Cabot made mental note of the fact that the Blossom spoke her spirit pidgin-English with a marked Down-East accent. Before he had time to notice more, the control announced that she had a message. The circle stirred in anticipation. Primmie wiggled in fearful ecstasy.
"Listen!" commanded Little Cherry Blossom. "Everybodee harkee. Spirit comee heree. He say-ee—"
As prophesied by Mr. Zacheus Bloomer, the fog had come in and Zacheus, faithful to his duties as associate guardian of that section of the coast, had turned loose the great foghorn.
The roar was terrific. The windows rattled and the whole building seemed to shake. The effect upon the group in the parlor, leaning forward in awed expectation to catch the message from beyond, was upsetting, literally and figuratively. Miss Tamson Black, perched upon the slippery cushion of a rickety and unstable music stool, slid to the floor with a most unspiritual thump and a shrill squeal. Primmie clutched her next-door neighbor—it chanced to be Mr. Augustus Cabot—by the middle of the waistcoat, and hers was no light clutch. Mr. Abel Harding shouted several words at the top of his lungs; afterward there was some dispute as to just what the exact words were, but none whatever as to their lack of propriety. Almost every one jumped or screamed or exclaimed. Only Captain Jeth Hallett, who had heard that horn many, many times, was quite unmoved. Even his daughter was startled.
But perhaps the most surprising effect of the mammoth "toot" was that which it produced in the spirit world. It seemed to blow Little Cherry Blossom completely back to her own sphere, for it was a voice neither Chinese nor ethereal which, coming from Miss Hoag's lips, shrieked wildly: "Oh, my good land of love! Wh—what's that?"
It was only after considerable pounding of the table and repeated orders for silence that Captain Jethro succeeded in obtaining it. Then he explained concerning the foghorn.
"It'll blow every minute from now on, I presume likely," he growled, "but I don't see as that need to make any difference about our goin' on with this meetin'. That is, unless Marietta minds. Think 'twill bother you about gettin' back into the trance state, Marietta?"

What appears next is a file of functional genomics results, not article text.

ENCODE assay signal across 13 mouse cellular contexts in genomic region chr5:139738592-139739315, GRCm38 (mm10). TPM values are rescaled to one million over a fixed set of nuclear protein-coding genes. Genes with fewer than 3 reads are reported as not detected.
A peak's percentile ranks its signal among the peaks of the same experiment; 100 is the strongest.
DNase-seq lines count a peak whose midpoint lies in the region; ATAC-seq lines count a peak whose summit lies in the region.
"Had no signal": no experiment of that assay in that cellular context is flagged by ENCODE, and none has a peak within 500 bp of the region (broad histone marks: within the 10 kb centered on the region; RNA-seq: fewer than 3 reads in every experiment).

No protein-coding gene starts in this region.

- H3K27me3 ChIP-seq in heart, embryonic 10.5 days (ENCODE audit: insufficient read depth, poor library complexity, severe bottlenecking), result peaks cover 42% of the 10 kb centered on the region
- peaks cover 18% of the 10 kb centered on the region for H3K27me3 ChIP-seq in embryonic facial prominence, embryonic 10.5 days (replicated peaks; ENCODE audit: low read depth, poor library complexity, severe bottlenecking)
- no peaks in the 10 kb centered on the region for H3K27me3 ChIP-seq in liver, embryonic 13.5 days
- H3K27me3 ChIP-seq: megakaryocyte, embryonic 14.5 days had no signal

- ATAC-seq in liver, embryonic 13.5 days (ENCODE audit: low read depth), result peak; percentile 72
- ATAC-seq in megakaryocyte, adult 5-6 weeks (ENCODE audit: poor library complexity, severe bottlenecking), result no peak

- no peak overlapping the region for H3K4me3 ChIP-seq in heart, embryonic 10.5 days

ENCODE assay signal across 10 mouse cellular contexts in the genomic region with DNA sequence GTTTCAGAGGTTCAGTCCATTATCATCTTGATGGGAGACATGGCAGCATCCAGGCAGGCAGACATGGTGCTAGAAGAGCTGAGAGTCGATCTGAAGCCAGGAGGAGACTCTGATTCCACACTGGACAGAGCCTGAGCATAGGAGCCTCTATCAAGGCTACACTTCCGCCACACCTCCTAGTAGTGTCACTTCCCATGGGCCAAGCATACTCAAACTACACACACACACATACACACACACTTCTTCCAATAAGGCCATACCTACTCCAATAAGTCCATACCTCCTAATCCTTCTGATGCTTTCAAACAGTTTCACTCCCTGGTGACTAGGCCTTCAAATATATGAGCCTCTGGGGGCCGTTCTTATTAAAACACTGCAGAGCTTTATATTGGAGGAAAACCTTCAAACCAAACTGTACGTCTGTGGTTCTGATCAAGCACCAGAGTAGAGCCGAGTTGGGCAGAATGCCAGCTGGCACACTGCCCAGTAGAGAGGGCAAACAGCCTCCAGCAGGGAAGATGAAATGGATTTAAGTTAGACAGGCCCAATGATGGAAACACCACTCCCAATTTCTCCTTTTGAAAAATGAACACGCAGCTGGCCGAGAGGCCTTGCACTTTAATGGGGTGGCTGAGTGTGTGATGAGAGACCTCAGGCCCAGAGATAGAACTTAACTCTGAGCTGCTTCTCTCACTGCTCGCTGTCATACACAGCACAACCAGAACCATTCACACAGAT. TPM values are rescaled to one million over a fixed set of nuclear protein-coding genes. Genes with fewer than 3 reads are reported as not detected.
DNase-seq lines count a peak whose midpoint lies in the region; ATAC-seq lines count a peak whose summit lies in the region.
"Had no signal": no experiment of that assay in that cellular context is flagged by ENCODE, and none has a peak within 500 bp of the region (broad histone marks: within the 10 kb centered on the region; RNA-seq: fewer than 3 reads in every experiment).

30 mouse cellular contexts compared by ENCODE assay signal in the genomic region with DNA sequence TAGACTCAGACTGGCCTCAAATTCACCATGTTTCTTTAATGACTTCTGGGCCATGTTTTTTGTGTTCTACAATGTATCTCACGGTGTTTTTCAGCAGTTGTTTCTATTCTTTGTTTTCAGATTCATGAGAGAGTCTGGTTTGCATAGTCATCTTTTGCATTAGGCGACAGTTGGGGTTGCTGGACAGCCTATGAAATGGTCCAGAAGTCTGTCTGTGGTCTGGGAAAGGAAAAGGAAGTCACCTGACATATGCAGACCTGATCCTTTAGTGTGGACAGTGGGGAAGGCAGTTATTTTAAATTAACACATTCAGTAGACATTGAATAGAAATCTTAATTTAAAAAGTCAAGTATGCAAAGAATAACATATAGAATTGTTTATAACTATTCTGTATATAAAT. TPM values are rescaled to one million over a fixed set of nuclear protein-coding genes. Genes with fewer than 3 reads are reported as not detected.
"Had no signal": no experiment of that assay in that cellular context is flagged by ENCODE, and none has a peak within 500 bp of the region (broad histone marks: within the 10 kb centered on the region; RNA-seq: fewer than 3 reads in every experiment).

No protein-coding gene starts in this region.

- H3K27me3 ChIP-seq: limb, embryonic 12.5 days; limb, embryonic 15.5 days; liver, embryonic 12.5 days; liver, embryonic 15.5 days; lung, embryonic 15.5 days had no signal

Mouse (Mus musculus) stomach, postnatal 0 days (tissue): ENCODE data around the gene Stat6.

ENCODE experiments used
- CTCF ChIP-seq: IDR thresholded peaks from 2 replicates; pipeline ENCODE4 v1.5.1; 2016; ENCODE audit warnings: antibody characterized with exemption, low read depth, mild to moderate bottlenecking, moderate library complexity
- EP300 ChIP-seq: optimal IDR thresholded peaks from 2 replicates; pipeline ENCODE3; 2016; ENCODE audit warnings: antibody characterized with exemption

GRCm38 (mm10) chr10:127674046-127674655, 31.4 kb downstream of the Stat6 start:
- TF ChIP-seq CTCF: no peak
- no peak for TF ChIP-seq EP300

Erastus Beebe had turned up one of the lamps and it happened to be the one just above Miss Hoag's head. By its light Martha Phipps could see the medium's face, and it seemed to her—although, as she admitted afterward, perhaps because of subsequent happenings she only imagined that it seemed so—it seemed to her that Marietta was torn between an intense desire to give up mediumizing for that evening and a feeling that she must go on.
"She looked to me," said Martha, "as if she was afraid to go on, but more afraid to stop."
However, go on she did. She told the light keeper that she guessed she could get back if Tamson would play a little spell more. Miss Black agreed to do so, provided she might have a chair instead of a music stool.
"I wouldn't risk settin' on that plaguy, slippery haircloth thing again for no mortal soul," declared the irate Tamson, meaning, doubtless, to include immortals. A chair was provided, again the lights were dimmed, and the seance resumed, punctuated now at minute intervals by the shattering bellows of the great foghorn.
In a few minutes the messages began to arrive. They were of similar vague import to those of the previous seance and, couched in Little Cherry Blossom's weird gibberish, were vaguer still. Occasionally a spirit seeking identification went away unrecognized, but not often. For the most part the identifying details supplied were so general that they were almost certain to fit a departed relative or friend of some one present. And, as is usual under such circumstances, the would-be recognizer was so pathetically eager to recognize. Even Galusha, dully inert as he was just then, again felt his indignation stirred by the shabby mockery of it all.
Obed Taylor received a message from his brother Daniel who had died in infancy. Daniel declared himself very happy. So, too, did Ophelia Beebe's great-aunt Samona, who had "passed over" some time in the 'fifties. Aunt Samona was joyful—oh, so joyful. Miss Black's name was called.
"Tamson!" croaked Little Cherry Blossom. "Some one heree wantee Tamson."